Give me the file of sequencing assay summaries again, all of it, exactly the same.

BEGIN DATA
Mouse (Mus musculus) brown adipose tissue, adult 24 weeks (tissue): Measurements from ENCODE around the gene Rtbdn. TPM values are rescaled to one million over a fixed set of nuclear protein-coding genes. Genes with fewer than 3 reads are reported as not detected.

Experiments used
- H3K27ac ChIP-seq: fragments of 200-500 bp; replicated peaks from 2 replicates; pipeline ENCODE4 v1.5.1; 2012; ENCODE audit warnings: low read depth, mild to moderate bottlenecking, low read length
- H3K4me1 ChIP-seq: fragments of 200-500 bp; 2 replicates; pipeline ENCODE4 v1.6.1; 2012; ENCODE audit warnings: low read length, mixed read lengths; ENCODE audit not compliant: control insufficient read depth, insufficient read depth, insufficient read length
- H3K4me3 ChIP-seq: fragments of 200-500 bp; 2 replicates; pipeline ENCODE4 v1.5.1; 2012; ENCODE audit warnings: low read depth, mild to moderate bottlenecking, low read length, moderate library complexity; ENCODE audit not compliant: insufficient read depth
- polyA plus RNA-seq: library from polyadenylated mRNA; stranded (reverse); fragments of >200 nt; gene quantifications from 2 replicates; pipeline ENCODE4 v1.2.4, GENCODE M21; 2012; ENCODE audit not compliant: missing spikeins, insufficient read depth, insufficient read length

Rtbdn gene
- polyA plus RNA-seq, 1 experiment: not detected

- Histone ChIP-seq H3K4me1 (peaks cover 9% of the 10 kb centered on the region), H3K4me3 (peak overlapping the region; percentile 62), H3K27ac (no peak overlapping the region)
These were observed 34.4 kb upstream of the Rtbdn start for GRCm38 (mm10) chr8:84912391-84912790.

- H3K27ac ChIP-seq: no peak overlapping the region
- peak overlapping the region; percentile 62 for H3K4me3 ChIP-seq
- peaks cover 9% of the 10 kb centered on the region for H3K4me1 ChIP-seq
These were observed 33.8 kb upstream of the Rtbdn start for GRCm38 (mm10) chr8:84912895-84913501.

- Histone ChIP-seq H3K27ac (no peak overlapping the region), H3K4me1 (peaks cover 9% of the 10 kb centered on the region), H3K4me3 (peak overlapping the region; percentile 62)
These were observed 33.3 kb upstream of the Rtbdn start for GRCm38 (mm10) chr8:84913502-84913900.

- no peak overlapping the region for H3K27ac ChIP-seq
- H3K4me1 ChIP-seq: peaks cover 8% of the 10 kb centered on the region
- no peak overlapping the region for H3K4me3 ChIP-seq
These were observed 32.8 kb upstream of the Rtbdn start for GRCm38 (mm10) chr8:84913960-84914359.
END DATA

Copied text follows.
Mouse (Mus musculus) brown adipose tissue, adult 24 weeks (tissue): Measurements from ENCODE around the gene Rtbdn. TPM values are rescaled to one million over a fixed set of nuclear protein-coding genes. Genes with fewer than 3 reads are reported as not detected.

Experiments used
- H3K27ac ChIP-seq: fragments of 200-500 bp; replicated peaks from 2 replicates; pipeline ENCODE4 v1.5.1; 2012; ENCODE audit warnings: low read depth, mild to moderate bottlenecking, low read length
- H3K4me1 ChIP-seq: fragments of 200-500 bp; 2 replicates; pipeline ENCODE4 v1.6.1; 2012; ENCODE audit warnings: low read length, mixed read lengths; ENCODE audit not compliant: control insufficient read depth, insufficient read depth, insufficient read length
- H3K4me3 ChIP-seq: fragments of 200-500 bp; 2 replicates; pipeline ENCODE4 v1.5.1; 2012; ENCODE audit warnings: low read depth, mild to moderate bottlenecking, low read length, moderate library complexity; ENCODE audit not compliant: insufficient read depth
- polyA plus RNA-seq: library from polyadenylated mRNA; stranded (reverse); fragments of >200 nt; gene quantifications from 2 replicates; pipeline ENCODE4 v1.2.4, GENCODE M21; 2012; ENCODE audit not compliant: missing spikeins, insufficient read depth, insufficient read length

Rtbdn gene
- polyA plus RNA-seq, 1 experiment: not detected

- Histone ChIP-seq H3K4me1 (peaks cover 9% of the 10 kb centered on the region), H3K4me3 (peak overlapping the region; percentile 62), H3K27ac (no peak overlapping the region)
These were observed 34.4 kb upstream of the Rtbdn start for GRCm38 (mm10) chr8:84912391-84912790.

- H3K27ac ChIP-seq: no peak overlapping the region
- peak overlapping the region; percentile 62 for H3K4me3 ChIP-seq
- peaks cover 9% of the 10 kb centered on the region for H3K4me1 ChIP-seq
These were observed 33.8 kb upstream of the Rtbdn start for GRCm38 (mm10) chr8:84912895-84913501.

- Histone ChIP-seq H3K27ac (no peak overlapping the region), H3K4me1 (peaks cover 9% of the 10 kb centered on the region), H3K4me3 (peak overlapping the region; percentile 62)
These were observed 33.3 kb upstream of the Rtbdn start for GRCm38 (mm10) chr8:84913502-84913900.

- no peak overlapping the region for H3K27ac ChIP-seq
- H3K4me1 ChIP-seq: peaks cover 8% of the 10 kb centered on the region
- no peak overlapping the region for H3K4me3 ChIP-seq
These were observed 32.8 kb upstream of the Rtbdn start for GRCm38 (mm10) chr8:84913960-84914359.